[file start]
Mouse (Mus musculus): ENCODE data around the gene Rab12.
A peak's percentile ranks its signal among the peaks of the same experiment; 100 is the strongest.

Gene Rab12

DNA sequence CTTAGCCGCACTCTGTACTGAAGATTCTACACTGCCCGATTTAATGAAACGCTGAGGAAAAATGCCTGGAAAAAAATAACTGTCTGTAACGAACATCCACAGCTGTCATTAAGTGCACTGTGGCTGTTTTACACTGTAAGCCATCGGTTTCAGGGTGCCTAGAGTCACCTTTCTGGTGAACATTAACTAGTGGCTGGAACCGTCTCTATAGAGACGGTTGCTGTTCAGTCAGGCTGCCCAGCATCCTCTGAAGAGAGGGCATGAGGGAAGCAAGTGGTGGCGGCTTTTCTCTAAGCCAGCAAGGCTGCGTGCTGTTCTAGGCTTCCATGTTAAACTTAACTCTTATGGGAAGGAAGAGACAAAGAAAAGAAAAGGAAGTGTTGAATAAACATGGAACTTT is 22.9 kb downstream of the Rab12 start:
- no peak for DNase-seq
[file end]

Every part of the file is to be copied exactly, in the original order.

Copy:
Mouse (Mus musculus): ENCODE data around the gene Rab12.
A peak's percentile ranks its signal among the peaks of the same experiment; 100 is the strongest.

Gene Rab12

DNA sequence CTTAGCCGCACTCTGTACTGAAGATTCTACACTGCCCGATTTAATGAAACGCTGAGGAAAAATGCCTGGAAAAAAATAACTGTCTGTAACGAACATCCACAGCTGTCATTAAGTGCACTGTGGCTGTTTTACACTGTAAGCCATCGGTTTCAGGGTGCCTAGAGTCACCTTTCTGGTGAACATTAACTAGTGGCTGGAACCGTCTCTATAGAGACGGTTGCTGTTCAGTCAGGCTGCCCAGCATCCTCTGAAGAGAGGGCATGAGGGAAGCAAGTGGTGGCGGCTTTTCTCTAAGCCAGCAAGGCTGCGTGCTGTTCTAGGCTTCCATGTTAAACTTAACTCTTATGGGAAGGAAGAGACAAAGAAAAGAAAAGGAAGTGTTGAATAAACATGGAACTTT is 22.9 kb downstream of the Rab12 start:
- no peak for DNase-seq